The country's name means hippo and its capital translates to crocodile's back

The World

Nile Crocodile (Crocodylus niloticus)

Wikimedia Commons

Good day everyone. I listen to the Geo Quiz on KNOW in the Twin Cities, Minnesota. I was inspired to come up with this Geo Quiz because it’s a place I love and a place in which I have many friends.

The country’s name that I’m looking for means hippo in Bambara, the country’s most prominent local language and the name of its capital city translates to crocodile’s back. The north of the country is dominated by desert landscapes and the south by moist savannah grass lands.  The country is bisected by the Niger River which arcs up into the desert.

Can you name this country?


Wikipedia Commons

The answer to this Geo Quiz is Mali.

I first began working there in 1987 when I went as a young Peace Corps volunteer in my 20s. I was sent to a small village of 200 people.

While I spoke French, there was only one other French speaker in the town so I had to learn the local language, Bambara. 

It was terribly important to greet people and to be friendly so I learned multiple greetings. In the morning, I would say i ni sɔgɔma, “good morning.”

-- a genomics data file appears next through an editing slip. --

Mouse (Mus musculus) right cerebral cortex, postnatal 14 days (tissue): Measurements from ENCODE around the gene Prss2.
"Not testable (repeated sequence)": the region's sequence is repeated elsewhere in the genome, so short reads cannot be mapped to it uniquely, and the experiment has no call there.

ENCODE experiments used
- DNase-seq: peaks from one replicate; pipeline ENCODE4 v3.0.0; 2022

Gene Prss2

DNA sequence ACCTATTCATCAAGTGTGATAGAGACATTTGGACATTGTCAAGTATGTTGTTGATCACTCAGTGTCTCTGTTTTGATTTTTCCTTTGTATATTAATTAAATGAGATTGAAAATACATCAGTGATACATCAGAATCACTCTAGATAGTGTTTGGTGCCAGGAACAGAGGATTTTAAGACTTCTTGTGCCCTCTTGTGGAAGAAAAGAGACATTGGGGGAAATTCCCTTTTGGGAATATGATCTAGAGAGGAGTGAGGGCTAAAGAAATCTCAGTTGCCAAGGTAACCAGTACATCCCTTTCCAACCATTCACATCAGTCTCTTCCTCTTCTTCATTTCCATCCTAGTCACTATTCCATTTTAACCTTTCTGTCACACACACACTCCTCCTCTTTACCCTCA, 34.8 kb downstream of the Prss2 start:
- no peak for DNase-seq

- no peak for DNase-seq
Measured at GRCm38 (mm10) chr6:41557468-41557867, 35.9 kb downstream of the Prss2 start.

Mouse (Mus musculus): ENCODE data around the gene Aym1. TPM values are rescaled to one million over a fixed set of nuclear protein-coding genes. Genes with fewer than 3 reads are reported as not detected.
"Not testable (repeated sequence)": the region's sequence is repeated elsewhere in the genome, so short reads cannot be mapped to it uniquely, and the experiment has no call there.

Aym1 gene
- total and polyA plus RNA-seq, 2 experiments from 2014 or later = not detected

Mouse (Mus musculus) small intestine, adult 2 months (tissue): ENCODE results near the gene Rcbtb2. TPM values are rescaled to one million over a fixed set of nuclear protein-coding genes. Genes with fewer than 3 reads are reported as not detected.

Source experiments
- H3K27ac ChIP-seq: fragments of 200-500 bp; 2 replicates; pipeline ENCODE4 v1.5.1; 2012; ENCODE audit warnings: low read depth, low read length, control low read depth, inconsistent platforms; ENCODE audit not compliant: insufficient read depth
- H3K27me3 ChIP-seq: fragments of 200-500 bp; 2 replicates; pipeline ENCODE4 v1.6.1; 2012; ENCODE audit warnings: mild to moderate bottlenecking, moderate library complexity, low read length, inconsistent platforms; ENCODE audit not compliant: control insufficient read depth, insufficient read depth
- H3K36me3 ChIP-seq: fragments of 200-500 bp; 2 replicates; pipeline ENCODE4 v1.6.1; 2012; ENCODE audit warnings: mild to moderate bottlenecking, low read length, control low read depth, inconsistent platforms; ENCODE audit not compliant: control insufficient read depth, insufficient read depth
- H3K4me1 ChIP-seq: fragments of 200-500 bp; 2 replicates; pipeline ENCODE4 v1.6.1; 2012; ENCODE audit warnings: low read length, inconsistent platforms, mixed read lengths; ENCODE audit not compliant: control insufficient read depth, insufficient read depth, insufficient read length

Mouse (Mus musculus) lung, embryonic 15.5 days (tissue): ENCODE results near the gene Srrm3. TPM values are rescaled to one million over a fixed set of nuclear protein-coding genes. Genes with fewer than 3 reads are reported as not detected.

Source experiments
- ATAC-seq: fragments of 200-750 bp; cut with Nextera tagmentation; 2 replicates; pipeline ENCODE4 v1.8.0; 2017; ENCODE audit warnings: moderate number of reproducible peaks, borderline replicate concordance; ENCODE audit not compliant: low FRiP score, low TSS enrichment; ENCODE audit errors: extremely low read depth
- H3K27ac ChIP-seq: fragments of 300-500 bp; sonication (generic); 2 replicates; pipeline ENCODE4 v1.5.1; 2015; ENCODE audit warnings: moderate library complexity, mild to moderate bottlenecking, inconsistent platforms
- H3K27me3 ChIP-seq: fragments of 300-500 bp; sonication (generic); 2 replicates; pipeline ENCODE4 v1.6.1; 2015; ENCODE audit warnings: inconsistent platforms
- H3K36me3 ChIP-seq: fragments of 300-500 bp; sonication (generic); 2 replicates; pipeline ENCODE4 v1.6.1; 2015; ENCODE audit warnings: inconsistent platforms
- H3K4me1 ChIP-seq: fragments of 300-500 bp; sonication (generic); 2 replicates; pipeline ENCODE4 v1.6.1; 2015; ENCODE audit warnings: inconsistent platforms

In the middle of the day I would say i ni tile which literally means “you and the sun.” In the afternoon I would say i ni wula which means “good afternoon.”  

I lived with a family. I wore local clothes, and I worked with farmers and gardeners in that community to improve food production.

I consider myself incredibly fortunate because after I was a Peace Corps volunteer I was able to return. I return every two to three years to do research so I’ve maintained contact with the families in the village where I was a Peace Corps volunteer.

When I go back and spend time in the village it’s like we haven’t missed a beat. Even if I arrive completely unannounced, they insist that I stay and have a meal.

In order to socialize they drink strong tea which you cook over a long period of time on top of a small burner or a charcoal stove.

You prepare three cups of tea very slowly, so the first round is the strongest, the third round is the weakest, and you add lots of sugar to it. You drink it out of a small cup which you pass around and all share from.

So should you find yourself in Mali, I encourage you to sit down with a local person, share some tea with them, take time to greet them, to inquire about their family. It’s a great way to socialize. Kambɛ soni. Goodbye. See you again. May we remain together.

Written by Bill Moseley,  a professor of geography at Macalester College.